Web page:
SHUTTING DOWN WELDING APPARATUS.
a. Shut off the gases. First close the acetylene valve and then the oxygen
valve on the torch. Then close the acetylene and oxygen cylinder valves.
b. Drain the regulators and hoses by the procedures outlined below.
(1) Open the torch acetylene valve until the gas stops flowing; then close
(2) Next open the torch oxygen valve to drain the oxygen regulator and
hose. When gas stops flowing, close the valve.
(3) When the above operations are performed properly both high- and low-
pressure gages on the acetylene and oxygen regulators will register zero.
c. Release the tension on both regulator screws by turning the screws to the
left until they rotate freely.
d. Coil the hoses without kinking them and suspend them on a suitable holder
or hanger. Avoid upsetting the cylinders to which they are attached.
a. Welding rods are drawn or cast metal rods of various diameters for various
classes of work. Oxyacetylene welding rods may be grouped into two classes:
ferrous and nonferrous. In the first group are rods of steel and cast iron, while
the latter covers the so-called bronzes, copper, aluminum, and nickel. The welding
rod acts as a filler metal and during the process of welding is fused with the base
metal. Metal from such rods forms a large portion of the actual weld metal;
consequently, the rod plays a most important part in determining the quality of the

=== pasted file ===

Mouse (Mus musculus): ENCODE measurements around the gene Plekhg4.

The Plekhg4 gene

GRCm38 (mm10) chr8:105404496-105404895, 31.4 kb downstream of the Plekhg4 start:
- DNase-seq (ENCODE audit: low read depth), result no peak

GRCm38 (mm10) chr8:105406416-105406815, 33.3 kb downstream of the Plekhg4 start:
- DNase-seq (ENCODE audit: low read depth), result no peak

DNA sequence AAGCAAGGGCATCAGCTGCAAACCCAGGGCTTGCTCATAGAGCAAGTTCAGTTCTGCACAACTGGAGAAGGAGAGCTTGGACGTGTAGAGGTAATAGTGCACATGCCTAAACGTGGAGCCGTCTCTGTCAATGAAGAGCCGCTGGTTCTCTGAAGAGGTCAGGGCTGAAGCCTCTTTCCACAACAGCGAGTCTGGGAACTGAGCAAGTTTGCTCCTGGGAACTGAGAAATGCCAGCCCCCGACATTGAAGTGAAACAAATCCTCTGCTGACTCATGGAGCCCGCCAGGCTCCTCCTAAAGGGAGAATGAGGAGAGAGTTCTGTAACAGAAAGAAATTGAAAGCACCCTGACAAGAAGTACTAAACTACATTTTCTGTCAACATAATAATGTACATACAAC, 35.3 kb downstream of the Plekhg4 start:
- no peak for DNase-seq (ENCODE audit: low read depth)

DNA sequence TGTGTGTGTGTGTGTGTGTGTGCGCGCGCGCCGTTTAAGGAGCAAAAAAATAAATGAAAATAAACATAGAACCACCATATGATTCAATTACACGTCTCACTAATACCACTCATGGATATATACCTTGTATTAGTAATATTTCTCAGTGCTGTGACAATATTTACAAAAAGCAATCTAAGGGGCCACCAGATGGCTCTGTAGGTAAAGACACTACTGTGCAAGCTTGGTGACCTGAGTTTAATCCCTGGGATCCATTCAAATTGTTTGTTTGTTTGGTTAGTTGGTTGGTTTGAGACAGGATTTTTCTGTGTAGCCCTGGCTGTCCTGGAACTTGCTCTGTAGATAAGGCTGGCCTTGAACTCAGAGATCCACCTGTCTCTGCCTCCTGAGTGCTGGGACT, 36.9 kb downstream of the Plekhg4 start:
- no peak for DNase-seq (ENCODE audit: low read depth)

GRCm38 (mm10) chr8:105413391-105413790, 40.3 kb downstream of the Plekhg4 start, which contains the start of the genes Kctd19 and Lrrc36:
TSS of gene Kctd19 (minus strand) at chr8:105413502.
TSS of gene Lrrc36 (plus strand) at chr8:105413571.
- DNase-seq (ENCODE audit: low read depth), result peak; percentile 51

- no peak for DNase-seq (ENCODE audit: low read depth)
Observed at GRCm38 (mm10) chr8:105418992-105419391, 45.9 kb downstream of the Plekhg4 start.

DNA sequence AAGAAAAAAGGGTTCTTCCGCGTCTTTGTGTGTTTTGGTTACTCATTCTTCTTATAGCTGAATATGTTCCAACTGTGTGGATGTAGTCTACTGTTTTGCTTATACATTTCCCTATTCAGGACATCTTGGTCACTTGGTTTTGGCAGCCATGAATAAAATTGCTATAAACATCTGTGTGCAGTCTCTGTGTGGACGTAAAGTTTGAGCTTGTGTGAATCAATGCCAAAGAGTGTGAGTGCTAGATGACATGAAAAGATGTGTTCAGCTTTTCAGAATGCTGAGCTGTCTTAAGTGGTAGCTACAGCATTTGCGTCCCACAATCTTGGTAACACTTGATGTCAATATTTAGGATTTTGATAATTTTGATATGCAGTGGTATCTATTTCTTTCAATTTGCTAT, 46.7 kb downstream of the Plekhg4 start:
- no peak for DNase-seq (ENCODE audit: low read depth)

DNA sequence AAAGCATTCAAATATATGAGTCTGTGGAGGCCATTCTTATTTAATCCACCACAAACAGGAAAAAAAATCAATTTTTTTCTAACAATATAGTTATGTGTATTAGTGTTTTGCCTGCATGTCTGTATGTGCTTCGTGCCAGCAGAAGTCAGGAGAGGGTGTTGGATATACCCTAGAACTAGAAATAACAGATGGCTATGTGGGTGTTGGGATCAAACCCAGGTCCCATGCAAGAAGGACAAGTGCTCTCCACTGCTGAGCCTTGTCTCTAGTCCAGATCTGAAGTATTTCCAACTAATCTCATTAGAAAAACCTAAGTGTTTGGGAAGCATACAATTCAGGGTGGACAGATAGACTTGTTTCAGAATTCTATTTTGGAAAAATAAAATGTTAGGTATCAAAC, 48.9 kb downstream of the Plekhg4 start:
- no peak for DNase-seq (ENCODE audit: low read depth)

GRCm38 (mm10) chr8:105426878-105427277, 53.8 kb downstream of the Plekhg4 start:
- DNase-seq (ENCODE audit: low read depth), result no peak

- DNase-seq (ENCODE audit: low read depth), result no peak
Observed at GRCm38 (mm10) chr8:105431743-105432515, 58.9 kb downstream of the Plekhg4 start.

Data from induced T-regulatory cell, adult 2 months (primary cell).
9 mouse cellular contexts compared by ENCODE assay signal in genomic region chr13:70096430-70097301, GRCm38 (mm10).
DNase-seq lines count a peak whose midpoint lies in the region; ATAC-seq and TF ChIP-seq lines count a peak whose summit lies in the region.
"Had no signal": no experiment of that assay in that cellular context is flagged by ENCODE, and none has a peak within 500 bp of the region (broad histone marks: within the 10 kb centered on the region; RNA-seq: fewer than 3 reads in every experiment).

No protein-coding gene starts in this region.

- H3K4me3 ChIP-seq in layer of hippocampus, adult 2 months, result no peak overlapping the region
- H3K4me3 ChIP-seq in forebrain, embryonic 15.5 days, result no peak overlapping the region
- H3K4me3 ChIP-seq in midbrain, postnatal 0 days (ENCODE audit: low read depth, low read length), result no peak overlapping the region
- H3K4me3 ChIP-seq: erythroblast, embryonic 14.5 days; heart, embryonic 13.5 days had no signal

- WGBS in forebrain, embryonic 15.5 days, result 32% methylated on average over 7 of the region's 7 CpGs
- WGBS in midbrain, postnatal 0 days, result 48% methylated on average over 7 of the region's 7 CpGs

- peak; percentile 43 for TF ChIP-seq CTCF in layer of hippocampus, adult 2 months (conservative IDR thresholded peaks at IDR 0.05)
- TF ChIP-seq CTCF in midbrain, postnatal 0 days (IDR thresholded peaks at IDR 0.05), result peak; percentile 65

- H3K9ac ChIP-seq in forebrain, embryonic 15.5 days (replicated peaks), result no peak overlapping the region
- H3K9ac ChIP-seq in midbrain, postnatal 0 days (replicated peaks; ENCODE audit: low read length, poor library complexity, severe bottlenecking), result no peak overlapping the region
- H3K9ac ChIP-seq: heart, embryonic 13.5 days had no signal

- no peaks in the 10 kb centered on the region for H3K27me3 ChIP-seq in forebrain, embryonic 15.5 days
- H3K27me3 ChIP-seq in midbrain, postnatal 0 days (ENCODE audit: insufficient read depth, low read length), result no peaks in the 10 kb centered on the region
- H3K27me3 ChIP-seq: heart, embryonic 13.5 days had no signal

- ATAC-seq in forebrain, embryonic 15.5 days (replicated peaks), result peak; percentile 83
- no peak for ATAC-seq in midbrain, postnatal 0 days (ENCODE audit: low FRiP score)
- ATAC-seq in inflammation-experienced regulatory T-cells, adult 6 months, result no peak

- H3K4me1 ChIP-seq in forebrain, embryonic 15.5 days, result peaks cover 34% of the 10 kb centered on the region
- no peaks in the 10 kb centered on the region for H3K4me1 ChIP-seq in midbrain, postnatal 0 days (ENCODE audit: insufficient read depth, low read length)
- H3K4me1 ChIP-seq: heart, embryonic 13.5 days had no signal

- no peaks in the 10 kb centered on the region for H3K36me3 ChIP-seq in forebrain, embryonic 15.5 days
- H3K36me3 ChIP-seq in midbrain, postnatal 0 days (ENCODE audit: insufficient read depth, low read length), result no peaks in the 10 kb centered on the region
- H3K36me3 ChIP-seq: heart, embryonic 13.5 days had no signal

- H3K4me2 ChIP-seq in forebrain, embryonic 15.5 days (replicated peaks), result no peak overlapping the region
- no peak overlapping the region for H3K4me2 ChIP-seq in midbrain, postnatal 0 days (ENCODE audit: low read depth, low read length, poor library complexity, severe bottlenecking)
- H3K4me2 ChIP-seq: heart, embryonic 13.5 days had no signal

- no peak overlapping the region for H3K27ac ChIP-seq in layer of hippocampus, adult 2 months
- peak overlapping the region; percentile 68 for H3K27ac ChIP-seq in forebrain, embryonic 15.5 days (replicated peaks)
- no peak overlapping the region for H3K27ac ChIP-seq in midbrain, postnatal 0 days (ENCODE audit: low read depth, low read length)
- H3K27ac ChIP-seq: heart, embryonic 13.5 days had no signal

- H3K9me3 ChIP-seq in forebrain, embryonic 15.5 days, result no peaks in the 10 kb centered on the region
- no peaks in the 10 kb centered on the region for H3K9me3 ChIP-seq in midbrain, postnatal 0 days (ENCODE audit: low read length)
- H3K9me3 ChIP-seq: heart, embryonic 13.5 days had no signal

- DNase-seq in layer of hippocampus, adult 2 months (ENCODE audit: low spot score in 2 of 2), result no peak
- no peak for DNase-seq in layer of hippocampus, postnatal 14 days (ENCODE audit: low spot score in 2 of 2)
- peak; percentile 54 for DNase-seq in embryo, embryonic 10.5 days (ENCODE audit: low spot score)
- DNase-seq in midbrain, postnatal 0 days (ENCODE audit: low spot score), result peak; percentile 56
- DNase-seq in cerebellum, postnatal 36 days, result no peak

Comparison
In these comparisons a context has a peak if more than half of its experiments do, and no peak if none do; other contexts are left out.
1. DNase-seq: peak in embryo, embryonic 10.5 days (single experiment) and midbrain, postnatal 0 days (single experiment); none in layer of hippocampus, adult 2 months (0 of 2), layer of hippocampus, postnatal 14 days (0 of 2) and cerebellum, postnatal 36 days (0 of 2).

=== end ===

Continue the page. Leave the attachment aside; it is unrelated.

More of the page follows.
b. Good welding rods must be of correct chemical composition and, equally
important, free from foreign matter or "dirt". The metal from the rod changes
somewhat in its chemical composition and its properties after passing through the
welding flame. A good welding rod, naturally, has its composition so fixed as to
provide for these changes; therefore, the metal in the weld will be of as good
quality, or better than, the parts being joined. Good rods will melt and flow
freely and will unite readily with the base metal producing sound, clean welds.
c. The behavior of a welding rod in the blowpipe flame gives a good
indication of its quality. It must melt quietly and without excessive sparking.
Welding rods are made in various diameters from 1/16 inch to 3/8 inch. As a rule,
the diameter of the welding rod should correspond with the thickness of the
material being welded.
d. Welding rods should be stored in such a way that the different kinds of
rods will not get mixed up. Steel and cast iron rods should be kept dry so they
will not rust. Some manufacturers apply a very thin coating of copper or grease to
e. In fusion welding, the welding rod is generally similar to the base metal.
In bronze welding, however, the same kind of rod is used for a wide variety of base